Regulation of localization and function of the Rho family small GTPase, Rnd3 Public Deposited

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  • March 22, 2019
  • Madigan, James Patrick
    • Affiliation: School of Medicine, Curriculum in Genetics and Molecular Biology
  • The Rnd proteins (Rnd1, Rnd2, Rnd3/RhoE) form a distinct branch of the Rho family of small GTPases. Rnd3 decreases RhoA activity and regulates both cytoskeletal organization (to cause cell rounding, hence the name Rnd) and cell cycle progression. How Rnd3 itself, is regulated to cause these changes is still under investigation. One possible mechanism is spatiotemporal regulation of this constitutively activated GTPase by dynamically modulated post-translational modifications. In this work, I have shown that, upon protein kinase C (PKC) agonist stimulation, Rnd3 undergoes an electrophoretic mobility shift and becomes metabolically labeled with 32P, and its subcellular localization becomes enriched at internal membranes. These changes are blocked by inhibition of conventional PKC isoforms and do not occur in PKCα-null cells or with a nonphosphorylatable mutant of Rnd3, indicating that Rnd3 is a target for PKCα-mediated phosphorylation. I have provided evidence that integrin engagement regulates the downstream signaling functions of Rnd3 by inducing PKCα-mediated phosphorylation. These processes result in increased downstream signaling to Rho-ROCK pathway targets such as cofilin and myosin light chain. Thus, integrin engagement is a physiological regulator of Rnd3 posttranslational modification by PKCα, and in turn is a mediator of Rnd3 subcellular localization and downstream signaling. Further, I have demonstrated that both localization and function of Rnd3 require post-prenyl processing. Rnd3 localization to the plasma membrane is inhibited both in cells devoid of the post-prenyl processing enzymes Ras converting enzyme1 (Rce1) and isoprenylcysteine carboxymethyltransferase (Icmt), and also upon mutation of the Rnd3 C-terminal tetrapeptide CAAX motif to one insensitive to Rce1/Icmt. The function of Rnd3 is also inhibited in the absence of post-prenyl processing. Ectopic expression of Rnd3 causes a smaller loss of stress fibers and less cell rounding in Rce1-/- and in Icmt-/- fibroblasts than in matched WT cells, and cells expressing the misprocessed Rnd3 CAAX mutant display more stress fibers than cells expressing WT Rnd3. Together, these results add an additional mechanism of Rnd3 regulation to those documented previously, and clarify how Rnd3 modulates Rho signaling to alter cytoskeletal organization.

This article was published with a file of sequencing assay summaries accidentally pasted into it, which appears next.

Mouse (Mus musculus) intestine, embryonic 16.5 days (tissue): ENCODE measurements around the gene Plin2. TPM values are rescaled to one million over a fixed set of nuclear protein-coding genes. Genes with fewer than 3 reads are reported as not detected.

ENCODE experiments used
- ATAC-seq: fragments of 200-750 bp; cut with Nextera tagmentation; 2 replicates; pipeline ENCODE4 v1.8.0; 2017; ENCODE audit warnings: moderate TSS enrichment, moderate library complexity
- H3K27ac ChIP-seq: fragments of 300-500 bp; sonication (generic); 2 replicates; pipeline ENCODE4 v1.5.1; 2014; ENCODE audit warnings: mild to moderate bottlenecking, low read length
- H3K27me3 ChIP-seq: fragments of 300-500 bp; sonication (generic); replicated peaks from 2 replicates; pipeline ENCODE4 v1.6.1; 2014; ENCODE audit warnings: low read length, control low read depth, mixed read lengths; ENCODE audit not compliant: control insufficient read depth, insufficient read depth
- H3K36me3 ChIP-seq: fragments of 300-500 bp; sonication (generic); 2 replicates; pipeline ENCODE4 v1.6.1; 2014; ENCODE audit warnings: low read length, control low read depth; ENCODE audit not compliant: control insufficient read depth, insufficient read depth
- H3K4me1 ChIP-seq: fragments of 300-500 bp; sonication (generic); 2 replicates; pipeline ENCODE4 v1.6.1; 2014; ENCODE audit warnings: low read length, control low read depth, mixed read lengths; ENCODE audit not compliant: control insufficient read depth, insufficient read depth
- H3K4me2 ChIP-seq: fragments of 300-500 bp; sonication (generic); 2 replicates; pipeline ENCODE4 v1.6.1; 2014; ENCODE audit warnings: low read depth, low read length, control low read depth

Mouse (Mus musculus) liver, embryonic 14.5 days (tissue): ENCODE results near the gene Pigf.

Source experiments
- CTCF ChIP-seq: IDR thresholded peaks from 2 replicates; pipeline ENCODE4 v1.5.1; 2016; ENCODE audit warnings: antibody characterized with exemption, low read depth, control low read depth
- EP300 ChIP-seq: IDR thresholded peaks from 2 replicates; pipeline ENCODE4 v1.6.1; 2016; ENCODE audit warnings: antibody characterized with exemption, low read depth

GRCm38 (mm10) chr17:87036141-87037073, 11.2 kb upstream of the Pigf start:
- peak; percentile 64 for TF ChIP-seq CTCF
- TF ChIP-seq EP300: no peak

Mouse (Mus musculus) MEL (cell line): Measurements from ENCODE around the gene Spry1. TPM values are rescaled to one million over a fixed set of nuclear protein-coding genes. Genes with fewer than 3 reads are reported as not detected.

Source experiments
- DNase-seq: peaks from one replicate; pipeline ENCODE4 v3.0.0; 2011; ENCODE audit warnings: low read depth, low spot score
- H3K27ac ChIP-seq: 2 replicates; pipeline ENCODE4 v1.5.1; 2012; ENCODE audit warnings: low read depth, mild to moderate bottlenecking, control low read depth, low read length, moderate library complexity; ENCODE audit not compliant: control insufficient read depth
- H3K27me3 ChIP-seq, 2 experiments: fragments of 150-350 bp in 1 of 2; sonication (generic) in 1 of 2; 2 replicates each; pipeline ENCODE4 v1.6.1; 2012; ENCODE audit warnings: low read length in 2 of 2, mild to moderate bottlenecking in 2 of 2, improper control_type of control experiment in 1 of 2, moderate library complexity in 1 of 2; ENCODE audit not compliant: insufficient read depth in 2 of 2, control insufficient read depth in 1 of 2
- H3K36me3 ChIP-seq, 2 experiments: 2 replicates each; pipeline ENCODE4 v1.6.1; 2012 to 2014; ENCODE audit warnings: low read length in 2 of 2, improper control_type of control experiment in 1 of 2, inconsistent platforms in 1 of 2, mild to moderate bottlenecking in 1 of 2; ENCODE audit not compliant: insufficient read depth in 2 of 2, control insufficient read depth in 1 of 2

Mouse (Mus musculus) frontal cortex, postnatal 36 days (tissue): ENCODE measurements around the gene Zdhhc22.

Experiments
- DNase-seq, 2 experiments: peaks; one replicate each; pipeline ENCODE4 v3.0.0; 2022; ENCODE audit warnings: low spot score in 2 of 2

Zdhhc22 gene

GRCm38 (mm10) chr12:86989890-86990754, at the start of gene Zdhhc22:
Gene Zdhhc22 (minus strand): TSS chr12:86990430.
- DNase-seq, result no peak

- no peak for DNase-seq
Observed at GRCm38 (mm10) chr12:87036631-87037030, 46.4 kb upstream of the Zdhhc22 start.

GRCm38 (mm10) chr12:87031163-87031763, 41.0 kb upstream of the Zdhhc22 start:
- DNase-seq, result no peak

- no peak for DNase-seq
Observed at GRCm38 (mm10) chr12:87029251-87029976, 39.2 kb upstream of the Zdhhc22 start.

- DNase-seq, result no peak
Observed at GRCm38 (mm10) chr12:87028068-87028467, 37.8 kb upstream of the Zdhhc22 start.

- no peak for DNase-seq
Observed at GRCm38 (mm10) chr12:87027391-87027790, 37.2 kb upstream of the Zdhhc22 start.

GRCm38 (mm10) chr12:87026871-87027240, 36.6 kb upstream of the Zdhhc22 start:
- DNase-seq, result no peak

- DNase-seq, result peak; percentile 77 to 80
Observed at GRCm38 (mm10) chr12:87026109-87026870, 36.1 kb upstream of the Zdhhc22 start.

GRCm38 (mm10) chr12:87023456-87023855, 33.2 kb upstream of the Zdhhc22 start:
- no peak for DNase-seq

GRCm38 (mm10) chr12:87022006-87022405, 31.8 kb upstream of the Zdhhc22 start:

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  • Cox, Adrienne
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  • University of North Carolina at Chapel Hill
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